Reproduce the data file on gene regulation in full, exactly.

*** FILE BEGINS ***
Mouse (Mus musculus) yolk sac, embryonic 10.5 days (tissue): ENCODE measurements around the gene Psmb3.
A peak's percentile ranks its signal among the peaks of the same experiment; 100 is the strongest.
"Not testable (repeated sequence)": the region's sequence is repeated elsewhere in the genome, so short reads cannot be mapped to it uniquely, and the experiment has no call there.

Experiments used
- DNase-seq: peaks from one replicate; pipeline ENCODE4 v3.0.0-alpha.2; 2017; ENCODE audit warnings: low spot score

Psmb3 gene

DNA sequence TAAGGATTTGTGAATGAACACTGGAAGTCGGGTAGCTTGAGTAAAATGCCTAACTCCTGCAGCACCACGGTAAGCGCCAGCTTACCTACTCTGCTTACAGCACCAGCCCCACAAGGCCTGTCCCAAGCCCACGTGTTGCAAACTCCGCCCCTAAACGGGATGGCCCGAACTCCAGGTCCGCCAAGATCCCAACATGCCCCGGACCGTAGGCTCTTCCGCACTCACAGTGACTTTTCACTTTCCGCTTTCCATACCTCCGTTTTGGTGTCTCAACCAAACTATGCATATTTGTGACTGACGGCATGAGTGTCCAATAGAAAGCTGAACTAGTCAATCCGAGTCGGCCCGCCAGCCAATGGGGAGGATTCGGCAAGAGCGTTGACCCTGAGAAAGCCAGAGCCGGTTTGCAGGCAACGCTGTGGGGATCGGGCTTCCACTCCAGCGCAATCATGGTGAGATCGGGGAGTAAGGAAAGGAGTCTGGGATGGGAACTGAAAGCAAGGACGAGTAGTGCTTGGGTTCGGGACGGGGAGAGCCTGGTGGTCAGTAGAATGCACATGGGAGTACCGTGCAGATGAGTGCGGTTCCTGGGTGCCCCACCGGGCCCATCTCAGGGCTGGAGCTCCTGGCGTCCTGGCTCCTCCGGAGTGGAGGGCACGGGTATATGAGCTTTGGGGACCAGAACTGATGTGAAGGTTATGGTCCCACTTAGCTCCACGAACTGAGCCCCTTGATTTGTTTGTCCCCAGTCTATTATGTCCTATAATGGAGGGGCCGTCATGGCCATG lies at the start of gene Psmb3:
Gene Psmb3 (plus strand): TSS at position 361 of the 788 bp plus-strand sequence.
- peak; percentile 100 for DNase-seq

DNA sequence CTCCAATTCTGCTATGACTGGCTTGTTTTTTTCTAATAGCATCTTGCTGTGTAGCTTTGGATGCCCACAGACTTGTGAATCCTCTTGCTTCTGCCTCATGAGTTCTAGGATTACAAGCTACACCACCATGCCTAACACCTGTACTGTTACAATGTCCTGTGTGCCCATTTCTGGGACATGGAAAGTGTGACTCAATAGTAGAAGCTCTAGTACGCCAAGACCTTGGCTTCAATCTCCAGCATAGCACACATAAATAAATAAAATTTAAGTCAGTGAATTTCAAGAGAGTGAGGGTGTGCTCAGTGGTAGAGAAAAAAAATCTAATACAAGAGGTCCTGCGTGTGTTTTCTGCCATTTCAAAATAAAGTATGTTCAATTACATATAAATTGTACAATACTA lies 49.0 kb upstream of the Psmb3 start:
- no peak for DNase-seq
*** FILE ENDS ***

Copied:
Mouse (Mus musculus) yolk sac, embryonic 10.5 days (tissue): ENCODE measurements around the gene Psmb3.
A peak's percentile ranks its signal among the peaks of the same experiment; 100 is the strongest.
"Not testable (repeated sequence)": the region's sequence is repeated elsewhere in the genome, so short reads cannot be mapped to it uniquely, and the experiment has no call there.

Experiments used
- DNase-seq: peaks from one replicate; pipeline ENCODE4 v3.0.0-alpha.2; 2017; ENCODE audit warnings: low spot score

Psmb3 gene

DNA sequence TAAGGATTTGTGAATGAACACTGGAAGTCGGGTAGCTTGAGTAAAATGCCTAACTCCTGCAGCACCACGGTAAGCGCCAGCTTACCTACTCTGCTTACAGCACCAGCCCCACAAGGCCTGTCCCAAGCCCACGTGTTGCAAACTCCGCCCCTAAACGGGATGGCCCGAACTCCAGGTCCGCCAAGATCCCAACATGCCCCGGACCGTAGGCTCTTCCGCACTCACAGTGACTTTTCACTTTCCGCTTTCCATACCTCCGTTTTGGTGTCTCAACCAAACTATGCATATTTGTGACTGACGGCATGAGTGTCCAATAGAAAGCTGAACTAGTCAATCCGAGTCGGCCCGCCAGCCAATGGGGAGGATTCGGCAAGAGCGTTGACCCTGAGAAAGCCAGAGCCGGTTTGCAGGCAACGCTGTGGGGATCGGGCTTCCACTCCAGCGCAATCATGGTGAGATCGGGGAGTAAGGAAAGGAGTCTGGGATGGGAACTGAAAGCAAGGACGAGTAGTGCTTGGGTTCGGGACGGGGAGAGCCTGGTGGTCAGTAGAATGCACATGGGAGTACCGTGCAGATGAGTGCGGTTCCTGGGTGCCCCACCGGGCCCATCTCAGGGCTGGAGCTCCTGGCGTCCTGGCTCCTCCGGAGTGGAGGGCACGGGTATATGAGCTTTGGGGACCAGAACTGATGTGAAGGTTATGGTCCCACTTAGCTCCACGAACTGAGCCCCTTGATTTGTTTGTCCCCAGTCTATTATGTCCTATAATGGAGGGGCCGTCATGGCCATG lies at the start of gene Psmb3:
Gene Psmb3 (plus strand): TSS at position 361 of the 788 bp plus-strand sequence.
- peak; percentile 100 for DNase-seq

DNA sequence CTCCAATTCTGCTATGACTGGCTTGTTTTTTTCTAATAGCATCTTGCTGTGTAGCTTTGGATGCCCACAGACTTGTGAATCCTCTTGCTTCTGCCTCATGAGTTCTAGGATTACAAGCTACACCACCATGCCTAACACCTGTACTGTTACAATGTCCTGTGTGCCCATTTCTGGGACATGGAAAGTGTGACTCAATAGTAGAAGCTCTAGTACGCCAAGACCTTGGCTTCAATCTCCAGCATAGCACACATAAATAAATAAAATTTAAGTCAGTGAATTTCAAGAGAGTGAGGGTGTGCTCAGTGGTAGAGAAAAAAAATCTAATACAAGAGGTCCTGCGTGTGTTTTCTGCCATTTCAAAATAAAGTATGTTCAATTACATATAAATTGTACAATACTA lies 49.0 kb upstream of the Psmb3 start:
- no peak for DNase-seq